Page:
Establish Strong Relationships with Suppliers. Relationships with suppliers can be essential for effective inventory and supply chain management. By working closely with suppliers, companies can get early warning of potential supply chain disruptions, negotiate favorable ordering and payment terms, and ensure on time delivery.  These relationships can also help to facilitate the implementation of a wide range inventory management strategies.

Manage Stockouts. Stockouts can also be costly, particularly for products with high demand or those critical to operations. Customers may turn to competitors if they are unable to find the products they need, resulting in lost sales. Stockouts can lead to increased expedited shipping costs which can add to the cost of carrying inventory and create disruptions in manufacturing schedules.

Address Excess and Obsolete Inventory. The cost of excess inventory can be significant. Products can become obsolete quickly eliminating their need. New products by suppliers are often introduced regularly, which can make it challenging to manage inventory levels effectively. Balance field support needs and end of life purchases when making inventory decisions. Pay attention to the date codes!

Monitor Inventory Levels and Turnover. Monitor inventory levels and turnover to ensure that inventory management strategies are working effectively. By analyzing inventory turnover ratios and identifying slow-moving items and repeated stockouts, companies can adjust inventory levels and ordering patterns.


Here are Four Things You Can Do to Help.

Create early warning bills of materials and engineering change notices. Understand the long-term ramifications of new designs and product changes you are working on. Establish part numbers for new components and create planning bills of material. Let others know about upcoming changes and potential component or manufacturing issues.

Identify long lead time and high-cost components. Keep track of critical components. Maintain a record of quotations and supplier communication, especially with new suppliers.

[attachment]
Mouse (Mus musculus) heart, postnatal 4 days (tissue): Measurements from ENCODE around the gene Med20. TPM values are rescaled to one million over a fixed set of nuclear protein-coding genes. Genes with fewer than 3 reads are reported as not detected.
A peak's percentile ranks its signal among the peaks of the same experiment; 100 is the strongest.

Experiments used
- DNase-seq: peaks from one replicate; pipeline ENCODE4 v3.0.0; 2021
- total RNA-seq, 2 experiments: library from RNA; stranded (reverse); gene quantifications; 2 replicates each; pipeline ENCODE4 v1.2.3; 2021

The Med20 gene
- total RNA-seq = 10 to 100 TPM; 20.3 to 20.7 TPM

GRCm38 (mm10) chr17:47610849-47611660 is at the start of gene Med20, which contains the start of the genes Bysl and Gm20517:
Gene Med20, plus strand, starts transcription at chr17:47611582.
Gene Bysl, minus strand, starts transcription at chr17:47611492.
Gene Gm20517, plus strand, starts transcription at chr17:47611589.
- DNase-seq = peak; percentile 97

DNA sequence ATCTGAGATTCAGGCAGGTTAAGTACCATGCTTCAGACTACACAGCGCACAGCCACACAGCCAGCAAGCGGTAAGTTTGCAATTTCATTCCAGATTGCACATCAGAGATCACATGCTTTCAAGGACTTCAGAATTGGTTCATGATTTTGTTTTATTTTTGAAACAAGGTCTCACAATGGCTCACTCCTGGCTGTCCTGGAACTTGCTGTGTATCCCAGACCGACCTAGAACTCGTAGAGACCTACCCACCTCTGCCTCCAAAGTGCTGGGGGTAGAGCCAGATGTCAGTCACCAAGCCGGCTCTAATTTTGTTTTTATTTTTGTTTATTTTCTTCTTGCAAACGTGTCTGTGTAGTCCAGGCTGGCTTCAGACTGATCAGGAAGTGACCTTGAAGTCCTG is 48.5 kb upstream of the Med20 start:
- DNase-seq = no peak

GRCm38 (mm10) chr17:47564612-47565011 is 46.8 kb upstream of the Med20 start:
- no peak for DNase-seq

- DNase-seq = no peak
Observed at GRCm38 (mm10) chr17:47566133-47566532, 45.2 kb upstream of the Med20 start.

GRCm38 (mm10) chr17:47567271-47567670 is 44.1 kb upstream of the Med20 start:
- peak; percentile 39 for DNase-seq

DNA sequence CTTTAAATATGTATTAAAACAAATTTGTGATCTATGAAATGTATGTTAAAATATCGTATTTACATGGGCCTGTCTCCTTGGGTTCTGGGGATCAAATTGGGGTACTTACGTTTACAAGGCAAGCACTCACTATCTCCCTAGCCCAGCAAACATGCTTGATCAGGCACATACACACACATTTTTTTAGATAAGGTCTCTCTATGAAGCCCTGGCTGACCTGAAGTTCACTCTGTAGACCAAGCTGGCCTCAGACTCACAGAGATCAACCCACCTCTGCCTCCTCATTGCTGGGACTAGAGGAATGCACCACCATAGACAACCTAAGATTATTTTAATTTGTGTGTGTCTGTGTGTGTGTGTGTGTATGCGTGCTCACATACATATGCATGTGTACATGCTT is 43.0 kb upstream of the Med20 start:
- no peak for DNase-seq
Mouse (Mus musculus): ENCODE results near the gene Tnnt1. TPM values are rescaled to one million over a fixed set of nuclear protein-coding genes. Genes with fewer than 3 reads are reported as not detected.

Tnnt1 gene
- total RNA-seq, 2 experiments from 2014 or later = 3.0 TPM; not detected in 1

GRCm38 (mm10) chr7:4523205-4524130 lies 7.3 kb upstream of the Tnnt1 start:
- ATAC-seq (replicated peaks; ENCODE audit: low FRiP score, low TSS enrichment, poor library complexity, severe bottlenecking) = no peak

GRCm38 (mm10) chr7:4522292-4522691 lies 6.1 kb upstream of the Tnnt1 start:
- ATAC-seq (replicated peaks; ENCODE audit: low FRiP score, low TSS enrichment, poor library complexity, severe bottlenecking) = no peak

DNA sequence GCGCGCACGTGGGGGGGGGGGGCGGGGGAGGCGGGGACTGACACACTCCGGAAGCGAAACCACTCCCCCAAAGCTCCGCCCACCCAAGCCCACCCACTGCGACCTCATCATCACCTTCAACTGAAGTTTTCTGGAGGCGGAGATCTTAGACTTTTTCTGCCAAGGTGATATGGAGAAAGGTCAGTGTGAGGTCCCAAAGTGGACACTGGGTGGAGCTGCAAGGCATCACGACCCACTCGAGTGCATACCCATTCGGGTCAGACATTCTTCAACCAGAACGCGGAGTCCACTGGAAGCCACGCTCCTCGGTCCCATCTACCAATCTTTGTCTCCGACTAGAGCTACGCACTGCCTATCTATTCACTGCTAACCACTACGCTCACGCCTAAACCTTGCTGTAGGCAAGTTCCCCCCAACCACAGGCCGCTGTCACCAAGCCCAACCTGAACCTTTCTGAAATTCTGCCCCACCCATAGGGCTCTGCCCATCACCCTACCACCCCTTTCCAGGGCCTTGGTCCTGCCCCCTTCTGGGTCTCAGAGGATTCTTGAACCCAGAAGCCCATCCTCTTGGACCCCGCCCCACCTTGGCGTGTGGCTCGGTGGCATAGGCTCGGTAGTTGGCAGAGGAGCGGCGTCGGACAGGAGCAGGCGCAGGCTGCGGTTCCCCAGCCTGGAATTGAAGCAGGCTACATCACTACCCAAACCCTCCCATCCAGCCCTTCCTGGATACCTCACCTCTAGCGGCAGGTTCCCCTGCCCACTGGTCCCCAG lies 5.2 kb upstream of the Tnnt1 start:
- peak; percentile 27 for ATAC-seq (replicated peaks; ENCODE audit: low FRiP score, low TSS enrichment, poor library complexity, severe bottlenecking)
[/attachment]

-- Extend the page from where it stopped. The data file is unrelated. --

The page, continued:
Communicate with procurement and planning. Loop procurement and planning into the design and pre-manufacturing phase of your project. Procurement can help to manage costs and initiate or smooth out supplier relationships. Planning can launch preliminary orders for long lead time components.

Empty your desk draws. Surrender your personal desk drawer stockroom into inventory so it can be accounted for and properly managed. Yes, even you Victor.


About Author

About Author

Rich Weissman, an experienced supply chain management practitioner and educator, collaborates with trade associations and professional development organizations to create articles, insights, business briefs, presentations, blogs, and custom content, with a focus on managing the global supply chain. Rich teaches a full range of business courses, at the graduate and undergraduate levels, for several Boston area universities. He also develops and delivers innovative workforce development programs for small and midsize businesses, concentrating on strategy, leadership, management, operations management, process improvement, and customer service. He earned an MS in Management from Lesley University and a BA in Economics from Rutgers University.